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What Makes an Eminent Domain Claim Conclude in Court

By on Feb 3, 2014 in Eminent Domain Case |

Some eminent domain claims made by the government are easy and simple, while others are a lot more contentious. In the event that an eminent domain claim is made by the state or federal government against your property, it is good to know what could make that claim go to court. Eminent domain cases can be complicated and often require the expertise of an attorney in that field to be handled in favor of the property owner. Taking a look at what can cause a claim to go to court will help understand what signs to watch out for in your claim.

Disagreement Over the Government’s Right

Many property owners simply do not want to give up what they own to the government, even if they are going to be compensated for it. Think about someone who is living in a home, and has been in that home, for 20-years. The government comes in and with a claim of eminent domain attempts to take that home and use it for public use. Chances are, that owner is not going to willingly just sell the property. This is when there can be disagreement over the right of the government.

In order for the government to be able to acquire your property through eminent domain, they have to prove that it is absolutely necessary for the good of the public. Many times, these properties will have to be acquires to make way for something such as a new road, a new infrastructure building such as a police station, among other examples. You may not feel as though the property is needed for public use. This disagreement is often something that can only be settled by a judge when both sides simply do not see eye to eye.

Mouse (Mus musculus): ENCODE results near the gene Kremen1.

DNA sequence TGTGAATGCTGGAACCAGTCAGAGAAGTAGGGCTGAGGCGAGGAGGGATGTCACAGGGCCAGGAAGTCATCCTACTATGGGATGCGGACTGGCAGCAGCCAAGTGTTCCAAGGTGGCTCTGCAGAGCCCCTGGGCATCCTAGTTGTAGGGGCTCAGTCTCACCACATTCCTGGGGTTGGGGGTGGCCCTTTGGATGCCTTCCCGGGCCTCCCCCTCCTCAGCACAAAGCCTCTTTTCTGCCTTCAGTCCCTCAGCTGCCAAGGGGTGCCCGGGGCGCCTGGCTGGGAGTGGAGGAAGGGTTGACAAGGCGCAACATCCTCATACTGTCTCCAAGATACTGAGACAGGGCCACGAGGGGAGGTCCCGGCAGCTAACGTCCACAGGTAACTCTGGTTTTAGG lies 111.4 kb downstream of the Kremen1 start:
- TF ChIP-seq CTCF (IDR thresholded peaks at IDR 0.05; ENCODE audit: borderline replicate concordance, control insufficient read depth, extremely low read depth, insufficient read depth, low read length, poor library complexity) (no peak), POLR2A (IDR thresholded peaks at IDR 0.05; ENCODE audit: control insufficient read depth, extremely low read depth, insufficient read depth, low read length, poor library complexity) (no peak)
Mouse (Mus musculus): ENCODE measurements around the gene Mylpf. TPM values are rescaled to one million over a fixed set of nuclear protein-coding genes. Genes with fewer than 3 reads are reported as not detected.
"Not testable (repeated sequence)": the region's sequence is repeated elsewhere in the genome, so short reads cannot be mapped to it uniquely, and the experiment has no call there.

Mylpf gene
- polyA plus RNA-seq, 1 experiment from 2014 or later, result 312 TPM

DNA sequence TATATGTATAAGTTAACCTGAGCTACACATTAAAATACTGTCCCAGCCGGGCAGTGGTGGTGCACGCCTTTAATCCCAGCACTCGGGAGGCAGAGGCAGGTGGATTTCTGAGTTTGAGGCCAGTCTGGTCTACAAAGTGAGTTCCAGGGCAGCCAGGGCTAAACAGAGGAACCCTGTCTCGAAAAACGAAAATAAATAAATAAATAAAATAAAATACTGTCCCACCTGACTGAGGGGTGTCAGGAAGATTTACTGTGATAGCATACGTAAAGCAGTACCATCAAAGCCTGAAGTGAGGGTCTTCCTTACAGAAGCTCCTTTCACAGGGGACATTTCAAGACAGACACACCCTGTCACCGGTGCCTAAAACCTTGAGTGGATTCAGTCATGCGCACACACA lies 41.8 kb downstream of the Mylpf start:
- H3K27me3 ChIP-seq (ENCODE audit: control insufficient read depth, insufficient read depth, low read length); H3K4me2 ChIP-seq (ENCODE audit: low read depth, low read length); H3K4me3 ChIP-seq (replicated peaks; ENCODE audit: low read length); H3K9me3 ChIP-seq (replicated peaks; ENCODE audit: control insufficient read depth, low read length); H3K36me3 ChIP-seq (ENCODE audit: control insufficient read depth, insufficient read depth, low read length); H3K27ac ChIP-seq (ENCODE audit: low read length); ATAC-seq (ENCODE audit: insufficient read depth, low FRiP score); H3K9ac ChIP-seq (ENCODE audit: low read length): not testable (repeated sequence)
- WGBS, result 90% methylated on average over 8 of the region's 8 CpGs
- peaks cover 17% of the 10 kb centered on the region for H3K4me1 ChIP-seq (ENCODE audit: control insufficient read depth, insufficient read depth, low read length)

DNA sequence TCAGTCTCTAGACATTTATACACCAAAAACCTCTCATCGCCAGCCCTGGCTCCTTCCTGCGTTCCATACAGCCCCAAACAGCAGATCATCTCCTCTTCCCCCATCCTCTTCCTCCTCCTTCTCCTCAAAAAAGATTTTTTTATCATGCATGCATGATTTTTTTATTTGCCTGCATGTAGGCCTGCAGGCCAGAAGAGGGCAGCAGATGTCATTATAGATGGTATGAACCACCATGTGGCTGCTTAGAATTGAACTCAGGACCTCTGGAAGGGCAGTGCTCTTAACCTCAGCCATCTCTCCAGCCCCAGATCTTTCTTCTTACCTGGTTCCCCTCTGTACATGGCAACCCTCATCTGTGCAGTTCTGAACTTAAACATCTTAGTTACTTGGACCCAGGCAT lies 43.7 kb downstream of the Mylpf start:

Unfair Offers Being Made by the Government

The other factor that drives many eminent domain cases to the courtroom is disagreement over fair market value of a property. For the government to acquire a property through eminent domain, they have to pay what is referred to as fair market value to the owner. Fair market value can be interpreted in many different ways. There are various methods that appraisers are going to use, and even those numbers may not be what you think the property is worth. In cases such as this, a judge may be the only one that can help both sides understand and rule on what the true fair market value of a property is.

Not every eminent domain claim is going to end up in court. Many of them will settle out of court through discussions between you, the government, and your eminent domain attorney. An understanding, though, of what drives one of these claims to court, will help you gauge where your case is going and just how long it could take to fully be resolved in the end. Depending on the jurisdiction, taking an eminent domain claim to court could result in your favor, or go against you.